Nila Sweeney

The services provided by online brokers vary widely, so find one that fits you perfectly.

Do I need an online broker?

Before shopping for online brokers, consider what type of investor you want to be: if you want thorough advice, then it’s best to visit a full-service broker rather than taking the online option. However, an online broker is suitable if you know which shares you want or what research you need to do, to determine which shares you want.

If you feel an online broker is right for you, then explore these significant issues:

1. What it costs
Don’t just look at the headline brokerage rate; be sure to compare ongoing costs such as platform fees and cash account fees. Premium-level services generally come with additional fees for features such as dynamic data.

Be wary that some brokerage deals may be advertised extra-cheap, but require you to make a minimum number of trades per month or keep a minimum monthly account balance to qualify for the deal.

2. Time to market
One of the most important jobs for an online broker is getting its clients’ orders into the Stock Exchange Automated Trading System (SEATS) as quickly as possible. Ask brokers directly how quickly they can place an order; most online brokers claim they can place orders within seconds.

3. Ease of use
The structure and functionality of each site’s trading platform (what the investor sees on their computer screen when logged into the site) determines how quickly and easily you can buy and sell shares, hassle-free. Take advantage of the free trials offered on some brokers’ websites. Reliability is another consideration, but this is difficult to measure.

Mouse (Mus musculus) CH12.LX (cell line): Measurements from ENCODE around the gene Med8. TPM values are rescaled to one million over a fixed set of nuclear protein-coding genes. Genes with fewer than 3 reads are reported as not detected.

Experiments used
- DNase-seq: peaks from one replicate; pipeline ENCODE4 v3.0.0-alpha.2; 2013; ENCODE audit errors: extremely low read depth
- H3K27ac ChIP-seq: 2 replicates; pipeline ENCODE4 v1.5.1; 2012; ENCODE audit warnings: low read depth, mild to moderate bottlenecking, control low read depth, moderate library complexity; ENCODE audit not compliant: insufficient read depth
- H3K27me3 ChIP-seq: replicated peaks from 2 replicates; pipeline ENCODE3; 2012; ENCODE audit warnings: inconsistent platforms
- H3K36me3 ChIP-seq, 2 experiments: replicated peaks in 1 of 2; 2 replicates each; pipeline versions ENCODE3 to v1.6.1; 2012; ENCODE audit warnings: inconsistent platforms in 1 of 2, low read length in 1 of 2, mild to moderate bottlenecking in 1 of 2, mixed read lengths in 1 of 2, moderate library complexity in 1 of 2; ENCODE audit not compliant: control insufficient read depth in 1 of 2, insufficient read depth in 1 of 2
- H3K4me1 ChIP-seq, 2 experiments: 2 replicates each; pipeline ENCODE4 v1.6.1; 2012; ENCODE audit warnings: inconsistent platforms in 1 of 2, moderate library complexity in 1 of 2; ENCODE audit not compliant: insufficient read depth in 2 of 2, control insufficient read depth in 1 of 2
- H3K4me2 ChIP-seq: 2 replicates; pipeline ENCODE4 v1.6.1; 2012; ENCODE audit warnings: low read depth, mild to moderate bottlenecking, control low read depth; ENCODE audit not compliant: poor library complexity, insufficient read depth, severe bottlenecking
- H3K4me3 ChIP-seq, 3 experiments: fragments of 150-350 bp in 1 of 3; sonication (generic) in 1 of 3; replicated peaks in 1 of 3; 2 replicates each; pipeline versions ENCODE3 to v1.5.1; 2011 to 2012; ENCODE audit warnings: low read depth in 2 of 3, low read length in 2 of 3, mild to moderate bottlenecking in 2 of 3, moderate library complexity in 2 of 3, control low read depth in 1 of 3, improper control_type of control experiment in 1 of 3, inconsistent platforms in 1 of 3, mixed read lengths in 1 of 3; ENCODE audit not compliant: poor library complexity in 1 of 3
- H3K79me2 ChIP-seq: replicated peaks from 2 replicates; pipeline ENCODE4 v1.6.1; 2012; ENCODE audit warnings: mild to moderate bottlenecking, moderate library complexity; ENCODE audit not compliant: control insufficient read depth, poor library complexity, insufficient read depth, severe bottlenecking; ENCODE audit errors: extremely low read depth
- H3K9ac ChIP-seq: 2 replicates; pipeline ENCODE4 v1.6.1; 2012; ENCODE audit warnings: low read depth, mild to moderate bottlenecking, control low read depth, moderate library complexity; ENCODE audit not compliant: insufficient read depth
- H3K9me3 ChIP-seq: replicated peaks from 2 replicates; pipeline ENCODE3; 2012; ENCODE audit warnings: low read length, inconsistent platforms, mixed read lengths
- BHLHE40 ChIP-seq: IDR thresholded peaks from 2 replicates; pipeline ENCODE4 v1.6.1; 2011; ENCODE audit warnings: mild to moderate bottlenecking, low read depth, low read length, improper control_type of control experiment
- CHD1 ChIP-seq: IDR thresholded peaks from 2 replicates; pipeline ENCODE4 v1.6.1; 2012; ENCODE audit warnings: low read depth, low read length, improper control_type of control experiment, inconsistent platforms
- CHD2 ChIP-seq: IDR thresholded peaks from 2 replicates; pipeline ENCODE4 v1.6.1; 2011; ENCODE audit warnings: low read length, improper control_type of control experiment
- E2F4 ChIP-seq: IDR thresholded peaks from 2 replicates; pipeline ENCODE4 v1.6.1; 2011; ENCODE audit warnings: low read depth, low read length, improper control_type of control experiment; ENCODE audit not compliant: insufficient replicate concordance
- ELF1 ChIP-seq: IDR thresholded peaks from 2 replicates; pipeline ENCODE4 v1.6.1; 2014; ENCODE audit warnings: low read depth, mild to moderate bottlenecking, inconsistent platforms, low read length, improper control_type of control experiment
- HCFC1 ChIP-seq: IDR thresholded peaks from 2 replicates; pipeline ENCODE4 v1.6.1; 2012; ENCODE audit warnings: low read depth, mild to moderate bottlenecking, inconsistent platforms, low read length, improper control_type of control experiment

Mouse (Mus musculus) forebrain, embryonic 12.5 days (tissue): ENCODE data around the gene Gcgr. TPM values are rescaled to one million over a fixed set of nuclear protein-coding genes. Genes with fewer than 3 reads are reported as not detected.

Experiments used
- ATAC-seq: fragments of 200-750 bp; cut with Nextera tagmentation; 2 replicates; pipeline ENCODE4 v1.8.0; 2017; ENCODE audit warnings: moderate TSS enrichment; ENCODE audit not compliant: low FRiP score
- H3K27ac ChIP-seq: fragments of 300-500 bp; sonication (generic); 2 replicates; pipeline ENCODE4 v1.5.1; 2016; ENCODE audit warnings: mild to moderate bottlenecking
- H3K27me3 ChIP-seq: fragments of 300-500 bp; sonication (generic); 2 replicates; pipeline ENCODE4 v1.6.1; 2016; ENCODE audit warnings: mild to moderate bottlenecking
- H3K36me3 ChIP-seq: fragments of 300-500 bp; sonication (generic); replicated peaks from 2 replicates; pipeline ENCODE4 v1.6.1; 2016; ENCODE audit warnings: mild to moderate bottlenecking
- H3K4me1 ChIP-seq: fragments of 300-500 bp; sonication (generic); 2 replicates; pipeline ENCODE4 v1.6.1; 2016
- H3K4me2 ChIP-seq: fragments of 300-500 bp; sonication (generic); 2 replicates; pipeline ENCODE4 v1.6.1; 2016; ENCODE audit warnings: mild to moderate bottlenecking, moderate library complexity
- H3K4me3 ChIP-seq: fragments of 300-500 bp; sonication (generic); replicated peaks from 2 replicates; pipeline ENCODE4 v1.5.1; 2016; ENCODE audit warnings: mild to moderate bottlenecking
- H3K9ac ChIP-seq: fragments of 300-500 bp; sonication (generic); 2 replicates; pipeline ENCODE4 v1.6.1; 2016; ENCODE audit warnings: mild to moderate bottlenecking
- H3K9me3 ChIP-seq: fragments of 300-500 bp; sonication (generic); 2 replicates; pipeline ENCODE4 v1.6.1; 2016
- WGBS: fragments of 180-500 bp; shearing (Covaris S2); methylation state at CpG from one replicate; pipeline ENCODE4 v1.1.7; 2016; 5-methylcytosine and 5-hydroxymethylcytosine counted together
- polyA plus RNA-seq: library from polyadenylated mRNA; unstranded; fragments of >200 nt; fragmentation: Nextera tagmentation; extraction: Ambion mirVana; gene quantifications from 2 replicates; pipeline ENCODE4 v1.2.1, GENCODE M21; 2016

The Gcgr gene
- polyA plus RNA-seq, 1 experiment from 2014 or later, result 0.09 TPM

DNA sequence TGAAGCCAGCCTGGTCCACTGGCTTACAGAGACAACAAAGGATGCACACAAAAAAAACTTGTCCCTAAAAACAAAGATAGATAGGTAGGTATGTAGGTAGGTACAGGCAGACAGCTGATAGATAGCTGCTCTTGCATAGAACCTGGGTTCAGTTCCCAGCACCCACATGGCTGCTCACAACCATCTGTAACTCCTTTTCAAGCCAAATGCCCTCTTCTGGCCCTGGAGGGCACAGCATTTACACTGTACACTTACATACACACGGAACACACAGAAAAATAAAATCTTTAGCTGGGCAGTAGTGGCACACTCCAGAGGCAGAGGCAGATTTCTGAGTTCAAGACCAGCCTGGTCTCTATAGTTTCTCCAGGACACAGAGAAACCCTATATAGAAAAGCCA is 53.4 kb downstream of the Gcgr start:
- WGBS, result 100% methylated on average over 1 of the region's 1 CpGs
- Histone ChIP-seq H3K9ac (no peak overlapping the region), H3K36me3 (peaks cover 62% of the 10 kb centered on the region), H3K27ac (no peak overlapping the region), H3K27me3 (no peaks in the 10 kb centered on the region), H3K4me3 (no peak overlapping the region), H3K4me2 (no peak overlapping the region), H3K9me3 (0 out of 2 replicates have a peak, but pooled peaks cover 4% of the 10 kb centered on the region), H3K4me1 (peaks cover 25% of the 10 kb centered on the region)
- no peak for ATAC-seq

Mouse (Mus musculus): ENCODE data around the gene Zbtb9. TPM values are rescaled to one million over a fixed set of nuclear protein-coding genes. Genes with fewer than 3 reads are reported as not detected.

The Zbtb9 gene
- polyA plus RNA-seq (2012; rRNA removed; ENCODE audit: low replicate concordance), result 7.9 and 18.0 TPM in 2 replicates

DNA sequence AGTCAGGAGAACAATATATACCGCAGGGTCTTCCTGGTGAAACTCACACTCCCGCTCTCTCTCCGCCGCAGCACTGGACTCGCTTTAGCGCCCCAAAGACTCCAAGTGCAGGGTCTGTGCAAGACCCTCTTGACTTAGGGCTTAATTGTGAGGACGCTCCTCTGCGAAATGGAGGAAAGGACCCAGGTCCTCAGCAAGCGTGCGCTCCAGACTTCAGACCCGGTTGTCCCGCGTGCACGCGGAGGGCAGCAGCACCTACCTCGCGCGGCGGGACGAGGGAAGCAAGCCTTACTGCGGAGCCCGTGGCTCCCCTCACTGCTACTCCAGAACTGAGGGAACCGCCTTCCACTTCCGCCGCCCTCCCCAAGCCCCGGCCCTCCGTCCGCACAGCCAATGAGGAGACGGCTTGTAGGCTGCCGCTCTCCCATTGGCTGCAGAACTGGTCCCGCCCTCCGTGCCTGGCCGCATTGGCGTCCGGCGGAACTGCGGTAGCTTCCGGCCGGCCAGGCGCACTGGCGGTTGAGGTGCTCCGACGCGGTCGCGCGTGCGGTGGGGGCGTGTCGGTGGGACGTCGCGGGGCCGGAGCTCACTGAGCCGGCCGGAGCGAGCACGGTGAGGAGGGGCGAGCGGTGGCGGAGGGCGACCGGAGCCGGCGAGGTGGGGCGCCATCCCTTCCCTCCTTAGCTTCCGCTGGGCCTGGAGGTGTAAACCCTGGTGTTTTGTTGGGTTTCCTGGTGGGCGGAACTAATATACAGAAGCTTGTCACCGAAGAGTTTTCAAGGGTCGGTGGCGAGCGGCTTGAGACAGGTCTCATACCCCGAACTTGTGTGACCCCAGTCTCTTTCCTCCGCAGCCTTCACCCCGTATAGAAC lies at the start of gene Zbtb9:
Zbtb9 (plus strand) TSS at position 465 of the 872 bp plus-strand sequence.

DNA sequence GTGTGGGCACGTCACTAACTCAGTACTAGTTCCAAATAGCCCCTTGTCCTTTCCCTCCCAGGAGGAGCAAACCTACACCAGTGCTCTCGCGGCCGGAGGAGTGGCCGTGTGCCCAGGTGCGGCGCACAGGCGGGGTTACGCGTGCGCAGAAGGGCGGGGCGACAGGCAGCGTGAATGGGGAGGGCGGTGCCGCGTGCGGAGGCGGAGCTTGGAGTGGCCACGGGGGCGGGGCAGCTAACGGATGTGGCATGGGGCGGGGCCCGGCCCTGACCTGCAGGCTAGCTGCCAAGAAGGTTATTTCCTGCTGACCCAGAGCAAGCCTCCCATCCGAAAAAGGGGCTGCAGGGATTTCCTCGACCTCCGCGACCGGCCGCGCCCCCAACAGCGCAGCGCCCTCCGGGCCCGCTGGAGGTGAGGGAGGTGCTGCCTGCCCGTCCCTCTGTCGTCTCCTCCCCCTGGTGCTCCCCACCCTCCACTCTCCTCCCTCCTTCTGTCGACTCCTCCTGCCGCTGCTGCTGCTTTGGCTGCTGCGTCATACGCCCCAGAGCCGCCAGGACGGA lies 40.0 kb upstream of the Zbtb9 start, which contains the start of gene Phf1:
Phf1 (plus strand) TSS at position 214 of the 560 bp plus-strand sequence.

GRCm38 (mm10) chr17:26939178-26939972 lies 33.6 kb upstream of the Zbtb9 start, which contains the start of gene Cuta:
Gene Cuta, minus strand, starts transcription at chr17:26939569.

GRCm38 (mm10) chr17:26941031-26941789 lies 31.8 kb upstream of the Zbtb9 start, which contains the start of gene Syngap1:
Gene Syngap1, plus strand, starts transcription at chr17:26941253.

4. Features and tools
Online brokerage sites vary in terms of features: some may be very simple, whilst other sites contain extra benefits, such as access to institutional broker research (at a higher cost, of course).

A standard tool on any brokerage website is market depth, which identifies the number of shares sought by buyers against the number offered by sellers. Furthermore, course of sale records how many shares have changed hands and at what prices.But different tools suit different types of investors.

Active, daily traders would seek real time/dynamic updates and research alerts. If you’re more of a ‘buy and hold’, long-term investor who is not likely to be trading large volumes of shares, in-depth broker research and charting tools may be more important.

Conditional orders enable the investor to set (in advance) prices at which they wish to buy or sell for a particular stock. Some brokers offer this service for free, whereas others impose additional charges.

5. Global reach

Not many Australian-based online brokers enable you to use their platforms to trade on foreign stock exchanges. Some brokers enable clients to trade international shares on the same platform they use to buy Australian-listed shares.

And finally…

To ensure you are not passing your dollars onto anyone fishy, verify the broker is licensed and authorised to conduct an online share trading business before registering or depositing funds. Go to www.asic.gov.au and search under “other registers” for AFS licensees; simply enter the name of the broking platform to check they are a licensee.

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